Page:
After a damaging leak of internal company records triggered calls for regulatory actions against Meta, independent researchers are now claiming that Facebook is stifling a report they had been commissioned to submit on its human rights impact in India, as per a report in the Wall Street Journal. Meta has refuted the claims saying that they were being thorough with the report and not trying to meet an ‘arbitrary deadline’.
However, researchers claim that Facebook’s human rights team, which oversees the work on the report, has been raising technical objections, narrowing the scope, etc., in an attempt to stifle the report. We were approached by the company to provide factual evidence of toxic content and their thoughts on Facebook use in India, Dr. Ritumbra Mauvie, one of the researchers on the project, told MediaNama.
Allegations of the researchers
According to the WSJ report, researchers alleged the following actions are being taken up through Foley Hoag, a New York-based law firm hired by Facebook to take charge of the report.
Moving of goalposts: Foley Hoag challenged the content flagged as hate speech by one of the human rights organisations, Stichting The London Story (TLS), behind the report. The law firm asked them whether they had first reported it on Facebook and then asked them if they reported it within specific time frames, in a shifting of goalposts.
“In context of hate speech or human rights assessment of a company as big as Facebook it should not matter if the toxic content was found or flagged in a specific time frame. The fact that there was toxic content on the platform, which was widely viewed, and was not removed by Facebook despite user community flagging it – needs to be acknowledged,” Ritumbra Manuvie, the co-founder of TLS told MediaNama.
Further, the law firm asked TLS to prove that a piece of content had caused harm, which Manuvie said was a “higher bar than human rights impact assessments must typically meet and not in the spirit of assembling an independent report.”
Technical objections: Facebook raised technical objections on the report’s definition of hate speech and thus, the content flagged or included in the report, Ratik Asokan, an Indian Civil Watch researcher involved in the report, told MediaNama. Manuvie said that TLS had relied on Facebook’s definitions of hate speech, violence, etc., as per its content moderation policy.
Not removing flagged hateful material: Researchers claimed that they found and reported lots of hateful content on the platform, including a video that called for the extermination of Muslims and Islam and clocked 40 million views, but the content was not removed. However, a Facebook spokesperson denied this to WSJ.
“Facebook’s toxic content flagging systems are broken and Facebook has never given a detailed breakup of content it claims it has removed from the platform (for example we do not know what protocols Facebook followed, or how much of the content was in English language or Hindi or another non-English language, from which country they removed the content, etc are some of the unanswered questions),” Mauvie said.
How the study came to be
The researchers claim that the study was commissioned in mid-2020. Nick Clegg, Facebook’s VP of Global Affairs, revealed that Facebook had commissioned a Human Rights Impact Assessment “several months ago.” In response to a letter submitted by various Indian civil society groups asking Facebook to address dangerous content in India, Clegg said that Holey Foag would have “complete independence” in determining the methods and groups to consult but suggested the law firm incorporate feedback from individual Facebook users and vulnerable groups, WSJ reported.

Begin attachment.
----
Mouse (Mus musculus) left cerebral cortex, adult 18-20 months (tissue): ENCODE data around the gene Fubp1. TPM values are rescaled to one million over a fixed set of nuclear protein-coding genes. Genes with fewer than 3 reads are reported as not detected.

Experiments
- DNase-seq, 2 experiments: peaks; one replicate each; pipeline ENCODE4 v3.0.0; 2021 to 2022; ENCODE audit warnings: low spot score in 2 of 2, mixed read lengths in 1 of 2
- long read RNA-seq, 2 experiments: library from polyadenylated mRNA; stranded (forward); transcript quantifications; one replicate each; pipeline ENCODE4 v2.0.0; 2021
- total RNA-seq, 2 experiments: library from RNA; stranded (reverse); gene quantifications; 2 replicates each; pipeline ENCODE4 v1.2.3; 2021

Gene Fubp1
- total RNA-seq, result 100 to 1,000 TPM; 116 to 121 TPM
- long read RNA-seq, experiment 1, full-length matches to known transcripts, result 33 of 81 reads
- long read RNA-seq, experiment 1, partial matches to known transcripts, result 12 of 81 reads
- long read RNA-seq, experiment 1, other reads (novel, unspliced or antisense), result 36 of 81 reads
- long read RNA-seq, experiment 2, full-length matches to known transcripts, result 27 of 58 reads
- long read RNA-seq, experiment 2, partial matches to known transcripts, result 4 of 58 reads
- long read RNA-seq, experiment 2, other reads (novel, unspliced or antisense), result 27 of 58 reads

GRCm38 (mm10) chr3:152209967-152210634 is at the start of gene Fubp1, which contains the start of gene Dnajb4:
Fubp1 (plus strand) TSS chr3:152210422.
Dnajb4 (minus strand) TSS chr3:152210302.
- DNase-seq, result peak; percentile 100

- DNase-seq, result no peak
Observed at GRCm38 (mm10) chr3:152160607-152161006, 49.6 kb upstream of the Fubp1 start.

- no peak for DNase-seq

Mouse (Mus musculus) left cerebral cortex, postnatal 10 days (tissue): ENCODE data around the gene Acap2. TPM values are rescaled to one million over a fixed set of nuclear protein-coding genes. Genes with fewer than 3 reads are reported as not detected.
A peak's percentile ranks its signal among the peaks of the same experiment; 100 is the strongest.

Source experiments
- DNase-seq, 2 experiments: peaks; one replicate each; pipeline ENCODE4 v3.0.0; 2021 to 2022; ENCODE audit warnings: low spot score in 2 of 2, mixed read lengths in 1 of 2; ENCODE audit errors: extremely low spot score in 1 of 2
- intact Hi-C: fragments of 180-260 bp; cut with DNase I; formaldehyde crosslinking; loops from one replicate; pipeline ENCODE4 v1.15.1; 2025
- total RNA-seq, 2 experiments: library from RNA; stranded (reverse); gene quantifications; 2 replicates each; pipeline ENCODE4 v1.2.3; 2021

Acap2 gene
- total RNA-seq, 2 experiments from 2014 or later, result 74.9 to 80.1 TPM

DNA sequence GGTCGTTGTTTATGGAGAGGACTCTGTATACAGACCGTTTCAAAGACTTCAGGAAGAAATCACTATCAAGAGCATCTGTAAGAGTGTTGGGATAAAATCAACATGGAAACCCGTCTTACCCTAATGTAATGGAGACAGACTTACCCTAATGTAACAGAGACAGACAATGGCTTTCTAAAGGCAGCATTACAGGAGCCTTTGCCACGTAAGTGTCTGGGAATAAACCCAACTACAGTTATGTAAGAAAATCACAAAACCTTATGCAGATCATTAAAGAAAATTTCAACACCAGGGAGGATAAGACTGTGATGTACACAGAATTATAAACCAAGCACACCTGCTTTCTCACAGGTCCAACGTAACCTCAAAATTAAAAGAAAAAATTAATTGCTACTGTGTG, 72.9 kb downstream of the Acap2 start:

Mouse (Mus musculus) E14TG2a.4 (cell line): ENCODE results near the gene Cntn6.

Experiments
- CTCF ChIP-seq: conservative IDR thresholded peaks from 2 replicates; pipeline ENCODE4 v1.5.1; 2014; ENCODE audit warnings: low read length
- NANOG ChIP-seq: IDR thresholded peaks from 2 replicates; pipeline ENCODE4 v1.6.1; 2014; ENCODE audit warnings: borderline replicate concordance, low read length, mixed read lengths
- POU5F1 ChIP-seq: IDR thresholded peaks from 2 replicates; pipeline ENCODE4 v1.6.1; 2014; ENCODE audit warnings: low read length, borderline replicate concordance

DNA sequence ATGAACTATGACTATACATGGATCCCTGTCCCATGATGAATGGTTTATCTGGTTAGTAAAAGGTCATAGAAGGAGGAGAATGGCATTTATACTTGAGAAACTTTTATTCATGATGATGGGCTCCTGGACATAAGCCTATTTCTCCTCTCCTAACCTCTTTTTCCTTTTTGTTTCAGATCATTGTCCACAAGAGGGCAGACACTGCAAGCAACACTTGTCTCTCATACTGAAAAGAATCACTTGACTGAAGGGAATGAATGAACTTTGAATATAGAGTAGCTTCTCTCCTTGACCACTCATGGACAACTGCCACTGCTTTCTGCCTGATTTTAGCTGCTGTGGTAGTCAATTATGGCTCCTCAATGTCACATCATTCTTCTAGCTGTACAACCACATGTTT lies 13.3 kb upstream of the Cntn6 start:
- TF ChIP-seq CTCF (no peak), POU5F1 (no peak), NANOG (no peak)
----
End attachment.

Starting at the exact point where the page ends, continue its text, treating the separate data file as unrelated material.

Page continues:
In recent years, Facebook has released executive summaries of human rights impact assessments it commissioned on its operations in Indonesia, Sri Lanka, and Cambodia. In each instance, it said that the consultants who were engaged completed their work in less than one year, as per WSJ.
Facebook’s previous tussle with researchers
In August 2021, Facebook had banned the accounts of New York University researchers, threatened legal actions against researchers at Berlin Based Algorithm Watch, and restricted data access to researchers at Princeton University.
NYU researchers: Facebook banned the personal accounts of researchers who were part of the NYU Ad Observatory as well as suspended the team’s access to Facebook’s Ad Library and Crowdtangle where they were trying to study political ad-targeting. Facebook alleged that the researchers were doing unauthorised data collection through a plug-in they developed for the research. Multiple civil rights groups, privacy activists, and a group of US senators challenged Facebook’s decision.
AlgorithmWatch: Researchers at AlgorithmWatch were issued legal threats by Facebook on their research of Instagram’s algorithm, specifically on how Instagram prioritises pictures and videos in a user’s timeline. Facebook claimed that AlgorithmWatch’s study was flawed, with various issues in the methodology and in breach of Facebook’s terms of service. They also claimed that it was in violation of the GDPR.
Princeton University: The University’s researchers withdrew from studying political advertising on the platform through its ‘Facebook Open Research and Transparency’ platform (FORT) due to stringent contractual obligations. This included Facebook getting to review their research before publication for removal of any information related to “Facebook’s products and technology, its data processing systems, policies, and platforms, in addition to personal information pertaining to its users or business partners.”
- Explained: Facebook’s tussle with researchers studying its algorithms and political ad data
- Facebook whistleblower: A summary of all 8 complaints to the US SEC
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